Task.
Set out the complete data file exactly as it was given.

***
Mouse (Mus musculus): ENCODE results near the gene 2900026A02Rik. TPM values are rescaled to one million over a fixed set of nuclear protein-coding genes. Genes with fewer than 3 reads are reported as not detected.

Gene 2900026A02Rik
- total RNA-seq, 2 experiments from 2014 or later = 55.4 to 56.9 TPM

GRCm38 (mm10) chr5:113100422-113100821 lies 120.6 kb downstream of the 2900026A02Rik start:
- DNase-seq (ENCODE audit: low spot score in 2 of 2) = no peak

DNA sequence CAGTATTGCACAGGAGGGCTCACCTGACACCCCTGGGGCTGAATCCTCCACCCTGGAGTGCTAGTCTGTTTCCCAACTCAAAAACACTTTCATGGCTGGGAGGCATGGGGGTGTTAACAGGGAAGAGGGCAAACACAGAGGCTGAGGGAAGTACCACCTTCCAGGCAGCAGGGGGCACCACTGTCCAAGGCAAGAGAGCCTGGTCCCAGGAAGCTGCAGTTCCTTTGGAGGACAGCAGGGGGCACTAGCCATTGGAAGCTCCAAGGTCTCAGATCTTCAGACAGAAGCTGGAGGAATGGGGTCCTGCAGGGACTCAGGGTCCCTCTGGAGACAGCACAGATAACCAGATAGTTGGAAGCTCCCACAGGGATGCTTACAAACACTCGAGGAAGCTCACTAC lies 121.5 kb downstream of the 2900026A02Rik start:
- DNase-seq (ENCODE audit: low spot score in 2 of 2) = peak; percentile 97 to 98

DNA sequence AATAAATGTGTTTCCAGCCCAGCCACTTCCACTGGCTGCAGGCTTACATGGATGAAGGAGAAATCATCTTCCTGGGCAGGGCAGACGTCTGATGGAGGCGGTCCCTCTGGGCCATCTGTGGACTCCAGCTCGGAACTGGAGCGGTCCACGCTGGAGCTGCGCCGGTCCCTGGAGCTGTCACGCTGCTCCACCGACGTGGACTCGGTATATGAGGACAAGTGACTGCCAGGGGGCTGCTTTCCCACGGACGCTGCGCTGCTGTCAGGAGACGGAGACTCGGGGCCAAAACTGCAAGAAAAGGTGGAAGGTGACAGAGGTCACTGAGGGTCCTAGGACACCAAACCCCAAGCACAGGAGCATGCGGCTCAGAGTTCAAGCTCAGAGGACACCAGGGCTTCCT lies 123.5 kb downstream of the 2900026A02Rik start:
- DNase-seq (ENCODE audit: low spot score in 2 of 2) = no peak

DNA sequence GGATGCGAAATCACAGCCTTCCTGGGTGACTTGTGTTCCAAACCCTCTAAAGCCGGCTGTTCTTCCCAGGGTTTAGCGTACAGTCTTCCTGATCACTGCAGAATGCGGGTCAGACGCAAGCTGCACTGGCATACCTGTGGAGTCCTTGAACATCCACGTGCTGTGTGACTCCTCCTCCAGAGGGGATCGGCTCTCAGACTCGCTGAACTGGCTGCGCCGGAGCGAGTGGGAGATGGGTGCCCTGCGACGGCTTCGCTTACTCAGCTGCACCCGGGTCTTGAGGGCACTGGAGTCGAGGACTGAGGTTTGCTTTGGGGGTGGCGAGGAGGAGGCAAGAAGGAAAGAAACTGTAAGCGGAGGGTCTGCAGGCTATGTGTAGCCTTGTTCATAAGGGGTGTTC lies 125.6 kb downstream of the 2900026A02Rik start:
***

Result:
Mouse (Mus musculus): ENCODE results near the gene 2900026A02Rik. TPM values are rescaled to one million over a fixed set of nuclear protein-coding genes. Genes with fewer than 3 reads are reported as not detected.

Gene 2900026A02Rik
- total RNA-seq, 2 experiments from 2014 or later = 55.4 to 56.9 TPM

GRCm38 (mm10) chr5:113100422-113100821 lies 120.6 kb downstream of the 2900026A02Rik start:
- DNase-seq (ENCODE audit: low spot score in 2 of 2) = no peak

DNA sequence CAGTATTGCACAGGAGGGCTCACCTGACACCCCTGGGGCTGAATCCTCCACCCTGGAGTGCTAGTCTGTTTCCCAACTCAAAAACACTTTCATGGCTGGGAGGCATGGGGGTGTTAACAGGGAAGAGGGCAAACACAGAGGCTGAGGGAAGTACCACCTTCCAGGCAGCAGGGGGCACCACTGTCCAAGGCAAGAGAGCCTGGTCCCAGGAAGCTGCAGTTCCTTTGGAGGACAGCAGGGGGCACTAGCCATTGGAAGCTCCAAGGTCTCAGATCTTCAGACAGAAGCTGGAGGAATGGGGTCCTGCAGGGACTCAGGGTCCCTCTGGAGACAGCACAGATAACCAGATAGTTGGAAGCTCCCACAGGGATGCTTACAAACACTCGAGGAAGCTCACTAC lies 121.5 kb downstream of the 2900026A02Rik start:
- DNase-seq (ENCODE audit: low spot score in 2 of 2) = peak; percentile 97 to 98

DNA sequence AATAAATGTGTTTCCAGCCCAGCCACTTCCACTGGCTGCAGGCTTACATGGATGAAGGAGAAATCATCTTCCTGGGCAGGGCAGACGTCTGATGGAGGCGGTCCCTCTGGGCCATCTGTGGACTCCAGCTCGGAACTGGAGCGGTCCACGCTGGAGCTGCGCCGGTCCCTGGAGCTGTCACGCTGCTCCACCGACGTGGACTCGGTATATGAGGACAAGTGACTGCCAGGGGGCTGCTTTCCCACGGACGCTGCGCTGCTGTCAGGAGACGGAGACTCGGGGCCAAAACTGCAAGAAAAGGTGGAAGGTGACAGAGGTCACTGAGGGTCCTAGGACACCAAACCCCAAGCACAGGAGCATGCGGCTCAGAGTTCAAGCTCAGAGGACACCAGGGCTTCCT lies 123.5 kb downstream of the 2900026A02Rik start:
- DNase-seq (ENCODE audit: low spot score in 2 of 2) = no peak

DNA sequence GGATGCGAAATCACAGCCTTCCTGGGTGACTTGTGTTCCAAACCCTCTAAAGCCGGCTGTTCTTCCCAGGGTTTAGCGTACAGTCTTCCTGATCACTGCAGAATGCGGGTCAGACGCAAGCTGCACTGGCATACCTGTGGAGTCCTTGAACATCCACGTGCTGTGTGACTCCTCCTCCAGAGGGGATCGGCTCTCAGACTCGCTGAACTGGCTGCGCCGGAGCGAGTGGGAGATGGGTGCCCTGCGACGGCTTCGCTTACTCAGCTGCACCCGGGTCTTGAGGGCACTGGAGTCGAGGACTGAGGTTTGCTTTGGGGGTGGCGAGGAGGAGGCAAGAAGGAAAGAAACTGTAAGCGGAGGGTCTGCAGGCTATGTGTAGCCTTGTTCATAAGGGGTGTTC lies 125.6 kb downstream of the 2900026A02Rik start: